The latter example proves nothing, of course, if the plaintiff's claims are predicated on personal injuries, for then the two-year statute of limitations will bar the plaintiff's claim on June 30, 1989, before subsection (b) even comes into play. If, however, the plaintiff's claims are for property damage, then subsection (b) does have independent meaning, for it will bar the plaintiff's claim on January 1, 1990, well before the five-year limitations period applicable to such claims expires. In short, there exist at least some cases for which subsection (b)'s Expiration Clause will provide the repose period even if subsection (d)'s Extension Clause means what the plaintiffs urge.
All this being said, this court firmly believes that subsection (d) does not mean precisely what it says. The expansion of strict liability in recent decades has shifted much of the liability for faultless injuries from the injured to the injurer. The Illinois legislature enacted § 13-213 in order to shift some of the burden back to the injured by establishing a date certain beyond which injuries resulting from a product will not give rise to strict liability claims. See Delnero v. Rego International, Inc., 155 Ill. App. 3d 702, 703, 508 N.E.2d 291, 108 Ill. Dec. 130 (5th Div. 1987); Minichello and Orpett, "Beat the Clock: The New Products Liability Statute of Limitations in Illinois," 67 Ill.B.J. 414, 414-16 (1979). Subsection (b) sets this date at the earlier of 12 years from the date of the manufacturer's first sale of the product or 10 years from the date of the product's first sale to an initial user, with subsection (c) providing an exception only when the product is altered and the cause of action arises out of this alteration.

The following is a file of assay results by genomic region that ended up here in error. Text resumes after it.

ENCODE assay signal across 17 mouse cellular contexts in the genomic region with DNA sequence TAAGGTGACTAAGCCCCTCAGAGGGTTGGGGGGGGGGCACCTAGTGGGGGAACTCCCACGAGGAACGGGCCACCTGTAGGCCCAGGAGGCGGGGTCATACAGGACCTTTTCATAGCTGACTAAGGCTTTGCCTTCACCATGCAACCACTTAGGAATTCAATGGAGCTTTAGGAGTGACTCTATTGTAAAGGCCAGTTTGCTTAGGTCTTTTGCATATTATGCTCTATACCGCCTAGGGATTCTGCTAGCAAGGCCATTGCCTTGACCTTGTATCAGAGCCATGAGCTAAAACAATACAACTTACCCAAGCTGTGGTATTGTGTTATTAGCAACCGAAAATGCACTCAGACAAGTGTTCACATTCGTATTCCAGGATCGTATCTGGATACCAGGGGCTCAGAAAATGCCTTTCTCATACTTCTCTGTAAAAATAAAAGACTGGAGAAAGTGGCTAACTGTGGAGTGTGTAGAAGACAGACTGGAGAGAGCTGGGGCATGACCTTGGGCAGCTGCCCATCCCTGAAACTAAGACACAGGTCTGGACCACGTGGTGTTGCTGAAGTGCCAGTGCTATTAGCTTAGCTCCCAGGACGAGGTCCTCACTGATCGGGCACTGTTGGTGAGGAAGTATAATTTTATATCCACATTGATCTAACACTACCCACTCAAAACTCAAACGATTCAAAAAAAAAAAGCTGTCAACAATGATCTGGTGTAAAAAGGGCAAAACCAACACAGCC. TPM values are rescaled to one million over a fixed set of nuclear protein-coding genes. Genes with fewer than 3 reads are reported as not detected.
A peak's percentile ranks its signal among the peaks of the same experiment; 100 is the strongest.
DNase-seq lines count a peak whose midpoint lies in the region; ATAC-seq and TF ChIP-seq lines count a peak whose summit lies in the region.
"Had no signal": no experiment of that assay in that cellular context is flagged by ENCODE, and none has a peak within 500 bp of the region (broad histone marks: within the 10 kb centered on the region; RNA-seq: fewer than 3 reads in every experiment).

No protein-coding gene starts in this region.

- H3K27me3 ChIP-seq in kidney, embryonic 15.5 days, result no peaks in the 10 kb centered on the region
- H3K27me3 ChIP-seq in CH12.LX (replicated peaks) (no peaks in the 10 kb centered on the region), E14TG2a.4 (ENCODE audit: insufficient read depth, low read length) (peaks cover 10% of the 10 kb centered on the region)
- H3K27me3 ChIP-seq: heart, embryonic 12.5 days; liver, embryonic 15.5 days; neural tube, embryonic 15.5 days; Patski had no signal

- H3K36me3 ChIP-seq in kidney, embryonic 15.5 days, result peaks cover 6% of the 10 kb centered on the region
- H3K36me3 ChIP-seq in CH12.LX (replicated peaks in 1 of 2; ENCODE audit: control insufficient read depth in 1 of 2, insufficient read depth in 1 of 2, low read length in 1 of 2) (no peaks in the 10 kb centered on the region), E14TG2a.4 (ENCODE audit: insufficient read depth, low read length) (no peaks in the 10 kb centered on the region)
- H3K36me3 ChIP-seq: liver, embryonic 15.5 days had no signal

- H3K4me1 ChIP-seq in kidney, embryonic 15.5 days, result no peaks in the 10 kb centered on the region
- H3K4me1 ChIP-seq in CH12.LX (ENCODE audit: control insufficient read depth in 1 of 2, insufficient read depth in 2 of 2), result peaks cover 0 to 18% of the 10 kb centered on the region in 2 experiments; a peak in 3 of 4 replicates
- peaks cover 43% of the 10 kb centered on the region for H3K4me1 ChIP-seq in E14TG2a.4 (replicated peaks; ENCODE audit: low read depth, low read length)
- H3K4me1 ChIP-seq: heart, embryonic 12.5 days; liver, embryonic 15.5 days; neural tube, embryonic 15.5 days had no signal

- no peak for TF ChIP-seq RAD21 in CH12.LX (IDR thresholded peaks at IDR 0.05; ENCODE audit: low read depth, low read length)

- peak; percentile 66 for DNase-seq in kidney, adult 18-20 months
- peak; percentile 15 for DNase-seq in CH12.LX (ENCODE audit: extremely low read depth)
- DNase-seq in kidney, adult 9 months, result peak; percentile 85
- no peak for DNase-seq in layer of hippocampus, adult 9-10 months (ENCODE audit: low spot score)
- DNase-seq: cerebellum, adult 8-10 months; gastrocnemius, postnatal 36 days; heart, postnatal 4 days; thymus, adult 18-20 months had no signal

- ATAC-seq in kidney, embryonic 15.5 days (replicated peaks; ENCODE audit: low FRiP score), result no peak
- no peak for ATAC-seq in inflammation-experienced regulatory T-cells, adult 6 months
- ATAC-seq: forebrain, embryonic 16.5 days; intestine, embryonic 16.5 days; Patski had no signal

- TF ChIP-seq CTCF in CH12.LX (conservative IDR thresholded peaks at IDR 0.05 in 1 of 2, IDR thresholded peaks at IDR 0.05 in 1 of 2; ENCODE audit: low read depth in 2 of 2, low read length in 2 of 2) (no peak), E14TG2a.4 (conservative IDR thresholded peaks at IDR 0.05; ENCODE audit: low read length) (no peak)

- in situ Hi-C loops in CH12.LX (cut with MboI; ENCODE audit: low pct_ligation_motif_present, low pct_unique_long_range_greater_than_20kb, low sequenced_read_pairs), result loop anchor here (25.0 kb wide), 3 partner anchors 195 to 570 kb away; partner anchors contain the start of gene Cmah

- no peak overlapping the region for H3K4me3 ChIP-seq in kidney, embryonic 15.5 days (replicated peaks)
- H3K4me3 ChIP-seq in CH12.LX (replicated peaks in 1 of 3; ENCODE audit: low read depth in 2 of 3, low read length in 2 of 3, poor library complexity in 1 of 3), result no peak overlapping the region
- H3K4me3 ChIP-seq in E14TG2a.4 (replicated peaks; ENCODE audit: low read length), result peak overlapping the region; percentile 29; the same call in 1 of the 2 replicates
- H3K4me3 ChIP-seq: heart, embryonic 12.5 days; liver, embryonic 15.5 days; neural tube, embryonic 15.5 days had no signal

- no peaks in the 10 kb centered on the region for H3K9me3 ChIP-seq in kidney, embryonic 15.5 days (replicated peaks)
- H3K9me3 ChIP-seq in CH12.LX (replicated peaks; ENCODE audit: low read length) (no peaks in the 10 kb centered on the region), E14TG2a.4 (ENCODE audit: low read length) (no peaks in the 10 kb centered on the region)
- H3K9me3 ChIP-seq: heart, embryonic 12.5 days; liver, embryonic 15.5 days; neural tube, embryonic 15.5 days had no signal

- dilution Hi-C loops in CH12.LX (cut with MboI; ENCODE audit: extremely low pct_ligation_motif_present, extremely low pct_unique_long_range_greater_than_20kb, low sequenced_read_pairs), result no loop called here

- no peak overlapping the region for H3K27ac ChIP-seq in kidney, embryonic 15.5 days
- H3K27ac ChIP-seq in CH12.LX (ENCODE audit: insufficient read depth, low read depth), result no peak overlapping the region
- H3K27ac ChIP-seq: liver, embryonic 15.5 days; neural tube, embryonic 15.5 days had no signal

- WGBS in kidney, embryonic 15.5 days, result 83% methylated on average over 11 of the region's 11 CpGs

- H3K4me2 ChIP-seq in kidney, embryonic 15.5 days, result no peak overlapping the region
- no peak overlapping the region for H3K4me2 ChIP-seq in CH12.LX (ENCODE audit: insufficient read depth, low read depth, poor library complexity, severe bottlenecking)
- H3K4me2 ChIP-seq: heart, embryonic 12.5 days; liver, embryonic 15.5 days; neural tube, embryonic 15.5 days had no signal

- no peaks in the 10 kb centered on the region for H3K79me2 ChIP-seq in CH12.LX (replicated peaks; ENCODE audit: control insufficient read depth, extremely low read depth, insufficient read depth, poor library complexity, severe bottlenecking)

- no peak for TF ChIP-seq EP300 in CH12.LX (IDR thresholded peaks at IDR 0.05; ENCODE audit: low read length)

The plaintiffs' proposed construction of § 13-213(d) would undermine this framework. A manufacturer's potential liability for its product would depend not only on the date of the first sale, but also on the date of the first sale to its initial user, a date over which the manufacturer frequently possesses neither knowledge nor control. As the facts of Elliott demonstrate, this liability could extend decades beyond the former date.
As discussed above, subsection (d) was designed to protect a plaintiff whose injury occurs within the applicable repose period but who cannot commence suit until after it expires. Nothing in this subsection suggests that the Illinois legislature intended it to undo the structure of § 13-213's other provisions. Although the use of the word "any" surely creates an ambiguity, the fairest reading of the Extension Clause in the context of the statute as a whole indicates that it meant only to grant the two-year extension to plaintiffs injured within the applicable repose period established by subsections (b) and (c).
Accordingly, the court rules that, in order for the plaintiffs to take advantage of subsection (d)'s two-year extension, Theresa must have sustained her injuries within the earlier of 12 years from the date of the first sale of the forklift and 10 years from the date of the first sale of the forklift to its initial user. Since her accident occurred more than 10 years after the defendant sold the forklift to Cotter, the plaintiffs cannot rely on subsection (d). Subsection (b) thus bars their claims.
The defendant's motion for summary judgment is granted. Judgment is entered for the defendant and against the plaintiffs.
DATE: September 7, 1989